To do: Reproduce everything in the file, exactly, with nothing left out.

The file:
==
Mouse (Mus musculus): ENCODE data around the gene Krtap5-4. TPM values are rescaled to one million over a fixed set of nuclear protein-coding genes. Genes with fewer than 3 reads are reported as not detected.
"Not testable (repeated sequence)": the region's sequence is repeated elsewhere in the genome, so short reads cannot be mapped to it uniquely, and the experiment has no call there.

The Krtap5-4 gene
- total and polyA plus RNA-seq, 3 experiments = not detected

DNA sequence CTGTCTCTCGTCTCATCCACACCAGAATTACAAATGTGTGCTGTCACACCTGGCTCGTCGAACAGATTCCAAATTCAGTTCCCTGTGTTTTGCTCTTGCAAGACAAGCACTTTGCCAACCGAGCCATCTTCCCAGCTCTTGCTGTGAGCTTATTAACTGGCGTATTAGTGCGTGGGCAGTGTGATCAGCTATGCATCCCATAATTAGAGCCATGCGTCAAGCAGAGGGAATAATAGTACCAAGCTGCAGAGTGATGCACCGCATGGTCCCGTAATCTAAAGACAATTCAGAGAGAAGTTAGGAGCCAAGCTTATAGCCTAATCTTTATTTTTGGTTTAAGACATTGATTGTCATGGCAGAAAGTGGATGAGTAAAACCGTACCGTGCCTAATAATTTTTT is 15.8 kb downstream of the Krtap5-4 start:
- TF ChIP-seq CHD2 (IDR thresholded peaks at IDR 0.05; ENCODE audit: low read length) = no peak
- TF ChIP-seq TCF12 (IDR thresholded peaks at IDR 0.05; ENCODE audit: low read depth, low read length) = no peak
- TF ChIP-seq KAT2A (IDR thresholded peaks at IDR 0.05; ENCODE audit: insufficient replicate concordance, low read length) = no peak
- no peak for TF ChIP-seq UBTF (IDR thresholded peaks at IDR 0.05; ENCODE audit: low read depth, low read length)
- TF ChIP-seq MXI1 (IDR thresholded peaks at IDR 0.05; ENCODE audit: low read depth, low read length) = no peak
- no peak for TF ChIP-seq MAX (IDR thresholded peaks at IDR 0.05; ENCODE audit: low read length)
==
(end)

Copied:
Mouse (Mus musculus): ENCODE data around the gene Krtap5-4. TPM values are rescaled to one million over a fixed set of nuclear protein-coding genes. Genes with fewer than 3 reads are reported as not detected.
"Not testable (repeated sequence)": the region's sequence is repeated elsewhere in the genome, so short reads cannot be mapped to it uniquely, and the experiment has no call there.

The Krtap5-4 gene
- total and polyA plus RNA-seq, 3 experiments = not detected

DNA sequence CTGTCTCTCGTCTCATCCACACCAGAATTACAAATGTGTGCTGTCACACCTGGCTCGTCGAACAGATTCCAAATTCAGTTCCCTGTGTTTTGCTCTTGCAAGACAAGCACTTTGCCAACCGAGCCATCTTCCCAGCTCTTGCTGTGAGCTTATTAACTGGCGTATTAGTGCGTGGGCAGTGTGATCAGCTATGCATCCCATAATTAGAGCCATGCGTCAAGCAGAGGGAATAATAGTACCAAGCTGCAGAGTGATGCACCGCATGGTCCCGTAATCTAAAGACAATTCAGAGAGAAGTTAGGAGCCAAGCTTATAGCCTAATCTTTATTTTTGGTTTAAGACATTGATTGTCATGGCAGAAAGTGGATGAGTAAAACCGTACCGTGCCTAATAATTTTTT is 15.8 kb downstream of the Krtap5-4 start:
- TF ChIP-seq CHD2 (IDR thresholded peaks at IDR 0.05; ENCODE audit: low read length) = no peak
- TF ChIP-seq TCF12 (IDR thresholded peaks at IDR 0.05; ENCODE audit: low read depth, low read length) = no peak
- TF ChIP-seq KAT2A (IDR thresholded peaks at IDR 0.05; ENCODE audit: insufficient replicate concordance, low read length) = no peak
- no peak for TF ChIP-seq UBTF (IDR thresholded peaks at IDR 0.05; ENCODE audit: low read depth, low read length)
- TF ChIP-seq MXI1 (IDR thresholded peaks at IDR 0.05; ENCODE audit: low read depth, low read length) = no peak
- no peak for TF ChIP-seq MAX (IDR thresholded peaks at IDR 0.05; ENCODE audit: low read length)